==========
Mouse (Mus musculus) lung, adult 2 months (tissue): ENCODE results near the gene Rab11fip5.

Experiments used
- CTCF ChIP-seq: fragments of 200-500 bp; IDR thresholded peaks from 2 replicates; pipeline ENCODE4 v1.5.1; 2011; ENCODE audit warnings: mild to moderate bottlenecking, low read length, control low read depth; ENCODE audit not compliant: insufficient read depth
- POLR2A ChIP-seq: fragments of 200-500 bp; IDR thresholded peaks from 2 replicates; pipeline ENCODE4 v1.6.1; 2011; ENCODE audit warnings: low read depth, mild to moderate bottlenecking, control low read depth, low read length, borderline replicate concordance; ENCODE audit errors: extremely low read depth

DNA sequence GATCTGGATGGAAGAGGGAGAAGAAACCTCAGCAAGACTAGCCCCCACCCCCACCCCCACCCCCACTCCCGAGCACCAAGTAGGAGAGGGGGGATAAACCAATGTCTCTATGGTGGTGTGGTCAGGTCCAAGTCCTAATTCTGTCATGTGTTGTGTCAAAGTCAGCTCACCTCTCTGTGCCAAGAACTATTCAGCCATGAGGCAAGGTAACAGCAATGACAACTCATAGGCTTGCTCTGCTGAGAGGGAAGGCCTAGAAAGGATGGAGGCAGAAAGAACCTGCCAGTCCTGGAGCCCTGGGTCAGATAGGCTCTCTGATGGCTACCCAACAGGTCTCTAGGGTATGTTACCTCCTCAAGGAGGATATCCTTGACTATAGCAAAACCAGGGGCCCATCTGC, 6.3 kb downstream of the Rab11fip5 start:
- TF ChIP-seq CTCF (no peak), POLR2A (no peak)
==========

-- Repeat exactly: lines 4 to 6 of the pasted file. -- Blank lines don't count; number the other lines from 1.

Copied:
- POLR2A ChIP-seq: fragments of 200-500 bp; IDR thresholded peaks from 2 replicates; pipeline ENCODE4 v1.6.1; 2011; ENCODE audit warnings: low read depth, mild to moderate bottlenecking, control low read depth, low read length, borderline replicate concordance; ENCODE audit errors: extremely low read depth

DNA sequence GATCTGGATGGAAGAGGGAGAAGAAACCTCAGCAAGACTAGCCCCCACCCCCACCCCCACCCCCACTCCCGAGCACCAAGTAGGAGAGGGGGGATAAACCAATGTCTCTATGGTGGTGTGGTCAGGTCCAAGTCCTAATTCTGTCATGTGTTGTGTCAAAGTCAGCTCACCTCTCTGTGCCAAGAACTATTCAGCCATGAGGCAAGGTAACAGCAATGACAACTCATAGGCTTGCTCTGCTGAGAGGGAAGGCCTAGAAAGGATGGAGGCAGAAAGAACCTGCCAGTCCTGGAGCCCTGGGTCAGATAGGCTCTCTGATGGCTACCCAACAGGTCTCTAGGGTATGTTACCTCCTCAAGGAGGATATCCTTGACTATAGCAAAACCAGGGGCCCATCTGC, 6.3 kb downstream of the Rab11fip5 start:
- TF ChIP-seq CTCF (no peak), POLR2A (no peak)